WASHINGTON — When an F/A-18E/F Super Hornet took down a Syrian Sukhoi Su-22 in June — the U.S. military’s first air-to-air kill in nearly 20 years — it launched an AIM-120 AMRAAM missile, a mainstay of the Navy and Air Force’s weapons inventory since it came online in the early 1990s.
But after decades of continued production, the AMRAAM is facing obsolescence problems, and Raytheon, its manufacturer, has fallen behind on a technology refresh due to problems developing an integrated circuit.
The AMRAAM’s obsolescence upgrade, called Form, Fit, Function Refresh (F3R), affects 15 circuit cards that comprise about half of the missile’s guidance section, according to Air Force documents obtained by Defense News. The key component at fault for the delays is the application specific integrated circuit (ASIC), a processor that will be used to execute the missile’s software, the Air Force confirmed in response to emailed questions.
The Air Force and Navy are hopeful that Raytheon can resolve design issues connected to ASIC, which has required more troubleshooting than expected to meet objectives. However, both services have cut their planned buy for fiscal year 2018 by hundreds of missiles, and a key test has been delayed by more than a year.
Raytheon is responsible for designing ASIC, which will eventually be fabricated by one of the company’s suppliers. No other alternatives for this component exist, the Air Force said.
“There was an issue with one component that was critical to the upgrade that delayed us a bit, and we had to re-plan elements of that,” Mike Jarrett, Raytheon’s vice president of air warfare systems, said during a June interview at Paris Air Show.
While Jarrett said the company had figured out a fix and that “everything is on track,” he declined to specify how Raytheon had solved the problem, citing customer sensitivities.
The Air Force was more loquacious. To bridge production in the short term, Raytheon will need to make modifications to the current navigation assembly, which contains obsolete parts that can no longer be purchased, the service said.
Raytheon is also designing a new simulator to drive down risk.
“Once the simulation has been used to assess performance against program requirements, there will be sufficient data available to make a fabrication go-ahead decision,” the Air Force said.
In the best case scenario, a working F3R guidance section will complete the Interim Test Readiness Review — a key assessment of whether the F3R modifications meet requirements — in January 2019, a full year and a half after the initial July 2017 target date.
That delay effects other key dates. Raytheon will now cut the F3R changes into its production line in FY2019, according to budget documents, with first deliveries taking place in FY2021.
As a result of the lagging progress on F3R, both the Air Force and Navy opted to slow roll their AMRAAM acquisition in fiscal 2018.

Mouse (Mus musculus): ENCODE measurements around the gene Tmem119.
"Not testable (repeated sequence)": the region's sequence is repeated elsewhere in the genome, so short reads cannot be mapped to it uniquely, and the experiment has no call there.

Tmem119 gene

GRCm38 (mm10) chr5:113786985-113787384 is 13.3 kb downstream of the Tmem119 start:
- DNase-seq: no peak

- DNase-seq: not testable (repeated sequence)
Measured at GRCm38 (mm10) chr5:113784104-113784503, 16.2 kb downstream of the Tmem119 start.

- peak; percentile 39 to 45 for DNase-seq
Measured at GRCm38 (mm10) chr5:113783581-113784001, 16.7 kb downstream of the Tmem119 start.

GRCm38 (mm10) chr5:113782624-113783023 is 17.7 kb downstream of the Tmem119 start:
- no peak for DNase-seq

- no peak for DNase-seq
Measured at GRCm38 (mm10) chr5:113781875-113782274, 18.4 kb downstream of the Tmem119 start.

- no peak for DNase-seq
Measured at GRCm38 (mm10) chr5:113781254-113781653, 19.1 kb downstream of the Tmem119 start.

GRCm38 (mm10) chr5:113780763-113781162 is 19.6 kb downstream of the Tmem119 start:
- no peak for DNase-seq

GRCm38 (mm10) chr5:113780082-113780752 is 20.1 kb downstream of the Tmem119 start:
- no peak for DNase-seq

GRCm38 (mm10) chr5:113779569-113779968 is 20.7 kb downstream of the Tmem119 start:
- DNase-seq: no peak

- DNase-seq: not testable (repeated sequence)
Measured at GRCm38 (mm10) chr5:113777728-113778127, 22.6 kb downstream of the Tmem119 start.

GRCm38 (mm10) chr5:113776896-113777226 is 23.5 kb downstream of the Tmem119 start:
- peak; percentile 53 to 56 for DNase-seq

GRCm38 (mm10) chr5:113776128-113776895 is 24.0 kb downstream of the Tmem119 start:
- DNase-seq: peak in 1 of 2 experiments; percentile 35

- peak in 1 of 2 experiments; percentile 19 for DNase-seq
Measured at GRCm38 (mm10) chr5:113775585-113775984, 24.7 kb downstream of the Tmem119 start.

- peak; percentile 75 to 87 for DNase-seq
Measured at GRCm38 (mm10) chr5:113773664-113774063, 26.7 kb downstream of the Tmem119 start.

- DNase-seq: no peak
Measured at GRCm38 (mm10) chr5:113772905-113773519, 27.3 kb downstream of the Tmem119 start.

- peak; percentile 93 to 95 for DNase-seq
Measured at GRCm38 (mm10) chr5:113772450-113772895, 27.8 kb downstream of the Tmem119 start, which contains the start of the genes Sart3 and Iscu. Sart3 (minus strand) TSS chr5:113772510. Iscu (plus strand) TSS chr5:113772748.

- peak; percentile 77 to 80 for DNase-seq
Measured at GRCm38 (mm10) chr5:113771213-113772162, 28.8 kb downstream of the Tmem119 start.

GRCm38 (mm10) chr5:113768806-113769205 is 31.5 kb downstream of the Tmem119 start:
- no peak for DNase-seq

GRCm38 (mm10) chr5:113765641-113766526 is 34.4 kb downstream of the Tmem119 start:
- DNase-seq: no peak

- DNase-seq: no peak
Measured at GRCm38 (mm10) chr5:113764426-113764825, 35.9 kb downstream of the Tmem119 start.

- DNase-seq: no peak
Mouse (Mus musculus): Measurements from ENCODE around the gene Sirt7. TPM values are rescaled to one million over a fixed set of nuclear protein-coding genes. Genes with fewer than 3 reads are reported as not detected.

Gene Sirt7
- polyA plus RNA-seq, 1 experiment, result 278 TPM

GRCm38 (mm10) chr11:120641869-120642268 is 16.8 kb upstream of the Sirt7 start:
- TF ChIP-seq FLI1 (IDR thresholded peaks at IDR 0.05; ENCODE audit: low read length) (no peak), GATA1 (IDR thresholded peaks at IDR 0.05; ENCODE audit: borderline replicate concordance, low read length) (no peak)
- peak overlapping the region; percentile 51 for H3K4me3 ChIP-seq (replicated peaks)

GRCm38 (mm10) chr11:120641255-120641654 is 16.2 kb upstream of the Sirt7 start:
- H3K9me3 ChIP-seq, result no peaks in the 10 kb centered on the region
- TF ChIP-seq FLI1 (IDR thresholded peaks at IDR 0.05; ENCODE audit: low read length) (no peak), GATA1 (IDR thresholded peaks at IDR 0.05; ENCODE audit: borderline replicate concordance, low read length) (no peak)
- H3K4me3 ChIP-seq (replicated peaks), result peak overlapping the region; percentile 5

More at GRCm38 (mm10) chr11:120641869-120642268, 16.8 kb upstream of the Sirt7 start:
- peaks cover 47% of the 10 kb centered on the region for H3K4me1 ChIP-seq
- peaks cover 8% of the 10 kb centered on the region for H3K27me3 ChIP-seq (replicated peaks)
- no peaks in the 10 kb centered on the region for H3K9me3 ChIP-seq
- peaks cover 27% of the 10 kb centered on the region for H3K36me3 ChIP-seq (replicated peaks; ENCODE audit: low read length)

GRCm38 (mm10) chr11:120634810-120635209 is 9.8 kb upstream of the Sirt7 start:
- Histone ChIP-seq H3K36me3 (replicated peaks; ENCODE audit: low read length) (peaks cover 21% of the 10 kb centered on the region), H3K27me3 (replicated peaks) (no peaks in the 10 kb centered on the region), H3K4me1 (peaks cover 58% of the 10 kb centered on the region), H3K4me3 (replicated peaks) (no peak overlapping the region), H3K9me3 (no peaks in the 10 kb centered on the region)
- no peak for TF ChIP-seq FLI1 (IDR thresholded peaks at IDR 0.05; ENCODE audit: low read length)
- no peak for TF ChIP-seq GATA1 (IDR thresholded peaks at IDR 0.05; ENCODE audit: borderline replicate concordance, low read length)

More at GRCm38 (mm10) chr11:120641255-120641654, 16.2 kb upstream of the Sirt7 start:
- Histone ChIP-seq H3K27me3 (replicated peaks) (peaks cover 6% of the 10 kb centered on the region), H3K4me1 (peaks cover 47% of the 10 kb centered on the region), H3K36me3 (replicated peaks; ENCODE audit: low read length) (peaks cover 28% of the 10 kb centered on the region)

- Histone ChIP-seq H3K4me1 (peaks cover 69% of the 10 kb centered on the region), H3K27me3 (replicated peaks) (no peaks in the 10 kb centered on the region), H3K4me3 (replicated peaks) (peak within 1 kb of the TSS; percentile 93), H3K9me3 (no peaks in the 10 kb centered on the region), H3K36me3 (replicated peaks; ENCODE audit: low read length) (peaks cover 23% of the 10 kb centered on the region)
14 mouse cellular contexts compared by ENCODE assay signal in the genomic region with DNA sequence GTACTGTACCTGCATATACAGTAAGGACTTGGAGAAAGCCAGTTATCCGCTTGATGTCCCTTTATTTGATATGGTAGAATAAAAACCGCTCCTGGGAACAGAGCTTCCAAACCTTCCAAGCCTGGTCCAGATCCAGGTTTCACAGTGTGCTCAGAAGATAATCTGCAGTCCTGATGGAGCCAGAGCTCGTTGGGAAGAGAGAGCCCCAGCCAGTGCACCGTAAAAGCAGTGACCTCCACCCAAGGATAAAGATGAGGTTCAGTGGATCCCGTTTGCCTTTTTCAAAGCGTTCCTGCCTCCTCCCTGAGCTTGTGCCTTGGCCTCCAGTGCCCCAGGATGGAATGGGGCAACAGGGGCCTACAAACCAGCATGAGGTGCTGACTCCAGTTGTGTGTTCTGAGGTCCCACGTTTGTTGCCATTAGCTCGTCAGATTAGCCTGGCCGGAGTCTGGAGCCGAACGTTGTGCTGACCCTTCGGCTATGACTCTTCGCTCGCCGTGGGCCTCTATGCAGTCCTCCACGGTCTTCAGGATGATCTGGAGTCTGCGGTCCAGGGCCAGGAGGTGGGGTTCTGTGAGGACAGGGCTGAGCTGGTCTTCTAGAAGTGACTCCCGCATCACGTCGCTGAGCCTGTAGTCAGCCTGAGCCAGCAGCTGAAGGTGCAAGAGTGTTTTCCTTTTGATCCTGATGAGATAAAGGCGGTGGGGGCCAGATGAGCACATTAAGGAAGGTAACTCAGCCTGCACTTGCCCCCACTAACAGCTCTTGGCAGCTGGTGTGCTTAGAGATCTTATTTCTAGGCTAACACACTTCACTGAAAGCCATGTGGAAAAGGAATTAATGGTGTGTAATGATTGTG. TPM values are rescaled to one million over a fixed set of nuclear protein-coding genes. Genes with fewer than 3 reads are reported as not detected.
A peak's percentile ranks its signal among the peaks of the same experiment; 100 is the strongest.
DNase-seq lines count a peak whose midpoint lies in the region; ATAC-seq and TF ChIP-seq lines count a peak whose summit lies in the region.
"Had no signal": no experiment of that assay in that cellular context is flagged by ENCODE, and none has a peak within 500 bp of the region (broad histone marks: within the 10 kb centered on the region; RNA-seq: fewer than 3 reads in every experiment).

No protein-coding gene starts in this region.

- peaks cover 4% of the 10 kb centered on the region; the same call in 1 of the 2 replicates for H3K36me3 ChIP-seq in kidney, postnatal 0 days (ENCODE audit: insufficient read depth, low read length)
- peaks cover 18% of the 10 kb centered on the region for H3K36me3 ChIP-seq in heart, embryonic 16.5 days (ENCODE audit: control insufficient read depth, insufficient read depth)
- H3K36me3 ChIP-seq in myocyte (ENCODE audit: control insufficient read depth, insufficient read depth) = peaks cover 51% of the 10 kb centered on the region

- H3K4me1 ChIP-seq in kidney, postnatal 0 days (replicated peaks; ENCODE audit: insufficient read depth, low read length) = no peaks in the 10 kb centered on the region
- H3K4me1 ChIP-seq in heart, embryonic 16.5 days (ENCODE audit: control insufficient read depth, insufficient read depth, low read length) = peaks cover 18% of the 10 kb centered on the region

Compared to the five year plan put forward with the fiscal year 2017 budget, the Air Force FY2018 budget request includes 183 fewer AMRAAM missiles for that year. The 2017 Future Years Defense Plan (FYDP) shows the Air Force buying 388 AMRAAMs in 2018, but the service ended up requesting only 205 missiles.
The Navy similarly opted to request a smaller number of AMRAAMs in FY18 than it believed it would need in FY17. Its FYDP in 2017 predicted the service would request 247 AMRAAMs in FY18. Instead, it intends to buy only 120 units in 2018 — less than half of its planned order.
Both the Navy and Air Force plan to increase their buy rate in FY19, when the F3R upgrades are slated to be finalized. But in June, Lt. Gen. Arnold Bunch, the Air Force’s top uniformed acquisition official, told Defense News that he wants to see Raytheon improve its performance before increasing funding for more AMRAAMs.
“I need to see the program progress before I would procure more weapons,” he said in a June interview. “It’s very complicated. We know it’s very complicated. [Raytheon is] committed to taking care of it, but I’m just not comfortable right now that I would want to put additional procurement [funds] into it and put more stress on what I’m already trying to do.”
Members of Congress have made note of the lower quantities, but service officials have made clear they have no intention of throwing money at the problem. At a House Armed Services Committee hearing in June, Rep. Tom O’Halleran, D-Ariz., asked about whether issues could be resolved by funneling additional dollars into the program.
“If Congress were to add funding, could it be used to buy more missiles, or are you limited by where things are with the production?” he asked Air Force and Navy officials.
Bunch told O’Halleran that he wanted to see Raytheon work through its difficulties with F3R, before increasing the AMRAAM budget line.
“Once we get that on track, I’d be willing to come down and ask you for additional help,” he said. “We would love to buy more, sir, but I need them to get the production right because if we buy too many more and run out of parts on the line, then we don’t have the ability to produce [them].”
"From the department of the Navy's perspective, we're in exactly the same place," said Vice Adm. Paul Grosklags, head of Naval Air Systems Command.